Shayne Cook writes:

Dr. Henderson:

Given your statement in "Anecdotes", number 2 (and your previous posts), what precisely would you have recommended/done as a matter of U.S. policy/action in response to the WTC/Pentagon crashes in 2001?

fundamentalist writes:

Caplan is a typical short term thinker. Yes, in most circumstances the best thing to do when attacked is to run if you can. But that only works with random acts of violence. What if the attacks are not random, but systematic? School bullies are a good example. Running will work the first time, then the bully will figure out that you will run and prevent it next time. What then? What are you going to do if the bully knows you bring $5 for lunch every day and intends to steal it every day and knows how to prevent you from running?

PS, someone should tell Caplan that we went to an all volunteer army about 40 years ago. These guys volunteer to go to war. I remember reading an interview with a politically incorrect young marine during the Iraq war who said that killing Al Qaeda members was such a thrill and he couldn't wait to get back to it.

Prakhar Goel writes:

@adrian,

Yes my example could apply to street gangs in a country with an incompetent justice system (like ours). There is a high cost associated with the Gang's violence. However, it is also in their rational interest because they can extort large sums in the process.

Instances of rational violence are distressingly common if one is actually inclined to look.

Your comments on the "individual Austrian perspective" and the "macro statist perspective" are incomprehensible. Who cares about perspectives when the truth is at stake?

Also, if you can refer to a book, surely you can condense its arguments down and state some of them here. I didn't make you read 40 pages of text even though I could have directed you to quite a few tomes of sociology (Reflections on Violence by Sorel is particularly good). Please have the curtsy to do the same.

Shayne Cook writes:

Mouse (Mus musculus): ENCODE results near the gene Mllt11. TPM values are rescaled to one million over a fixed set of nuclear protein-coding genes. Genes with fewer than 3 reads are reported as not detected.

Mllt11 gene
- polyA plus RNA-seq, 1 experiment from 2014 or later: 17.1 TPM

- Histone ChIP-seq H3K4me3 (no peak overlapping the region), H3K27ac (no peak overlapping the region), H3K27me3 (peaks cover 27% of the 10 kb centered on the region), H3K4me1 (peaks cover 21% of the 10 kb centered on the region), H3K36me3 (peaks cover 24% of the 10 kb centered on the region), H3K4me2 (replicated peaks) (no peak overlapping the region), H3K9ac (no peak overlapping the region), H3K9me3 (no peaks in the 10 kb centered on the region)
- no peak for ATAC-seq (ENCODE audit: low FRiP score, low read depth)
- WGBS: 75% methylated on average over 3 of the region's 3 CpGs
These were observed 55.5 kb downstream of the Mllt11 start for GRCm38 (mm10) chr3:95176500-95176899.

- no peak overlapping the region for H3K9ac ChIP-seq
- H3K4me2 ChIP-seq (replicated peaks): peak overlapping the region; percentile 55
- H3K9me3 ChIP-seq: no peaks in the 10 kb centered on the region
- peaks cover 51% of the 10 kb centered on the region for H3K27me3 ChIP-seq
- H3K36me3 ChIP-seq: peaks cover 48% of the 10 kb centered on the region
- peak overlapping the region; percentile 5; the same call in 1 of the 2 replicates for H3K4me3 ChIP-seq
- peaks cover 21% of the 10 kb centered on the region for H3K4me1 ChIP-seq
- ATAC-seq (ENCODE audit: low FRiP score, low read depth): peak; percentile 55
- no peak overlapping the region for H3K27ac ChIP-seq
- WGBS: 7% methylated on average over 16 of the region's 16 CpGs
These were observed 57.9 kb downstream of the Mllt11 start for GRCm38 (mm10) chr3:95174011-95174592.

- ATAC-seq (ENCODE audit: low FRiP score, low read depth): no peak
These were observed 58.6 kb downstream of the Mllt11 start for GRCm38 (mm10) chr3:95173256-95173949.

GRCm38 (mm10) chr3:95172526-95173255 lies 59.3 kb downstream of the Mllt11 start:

Follow up ...

In the interest of debate, rather than baiting, I'll provide my own answer to my question above:

I'm not sure what I would have done. Or more accurately, I've not been able to come up with an initial response to 9/11 that seems clearly superior to what actually happened. It's the follow-on U.S. policies/actions that I consider suboptimal. And I can think of several alternatives that would have been/would be clearly superior.

My question (above) is posed to you because I wonder if you have an alternative initial reaction to 9/11 that I haven't considered.

Richard A. writes:
When I testified before the Senate Armed Services Committee against re-introducing the draft and draft registration, Senator Sam Nunn asked me how much it would take to get me to enlist.
This is a question that is too often asked when dealing with labor shortages, "What wage would have to be paid in order to get YOU to do the job?" The relevant question should be, "What wages need to be paid to make supply equal demand?"
Mark Brady writes:

"Since then, I've thought about it and if the Chinese government [I find this hypothetical threat highly implausible] attacked our shores, I don't think you'd have to pay me anything to fight."

Let's consider an actual war in U.S. history. What is your attitude toward the War of 1812? As many readers know, you were born a Canadian who subsequently adopted U.S. citizenship.

adrian writes:

@ Prakhar Goel

Although your analysis is valid, you as well deal with the circumstance as a macro scnenario. Something noted in Keynes' economics. If one were Austrian on the other hand, you would find that people are not necessarily violent in general. The details of the analysis you give are very true, yet surely we find them in the idea of opportunity cost. Simply put, people would not generally be violent if they realized the ramifications of their actions, and the opportunity costs of expounding such actions.

Thus a person understanding the effort required in being violent, would result in them not being bullies or violent anymore. If you speak of psychology, then this will only make my argument that much stronger. The reason is that as cognitive growth evolves, a person will become smarter and decide not to act violent due to the repercussions they are aware arise from being a bully as a child. Sadly the reason this evolution never takes place, and the reasons that people are violent as adults is due to the society we live in where government is buttressing every person's actions, whether evil or good. Instead of allowing the Free-Market to in general reward profitable actions, in many cases only good ones have perpetual success, the evil ones are as well rewarded due to the bail outs of government.

One thing you must understand is that war is a product of the state, thus Mr Henderson as well as you are suggesting a government exists, and your analysis only supports government since the data is eschewed to favor government. For example, one could find data that shows corporations create many jobs, while at the same time they are a product of the state dealing in cartel behavior. In a situation where there is no government, the outcomes are quite different and for the better. Places are more safe, as was the case before we had a central government in the first place. Also one would see that private law and private police make for the system to be more efficient and thus create various different perspectives on violence. I suggest you perhaps further your knowledge on the Austrian School.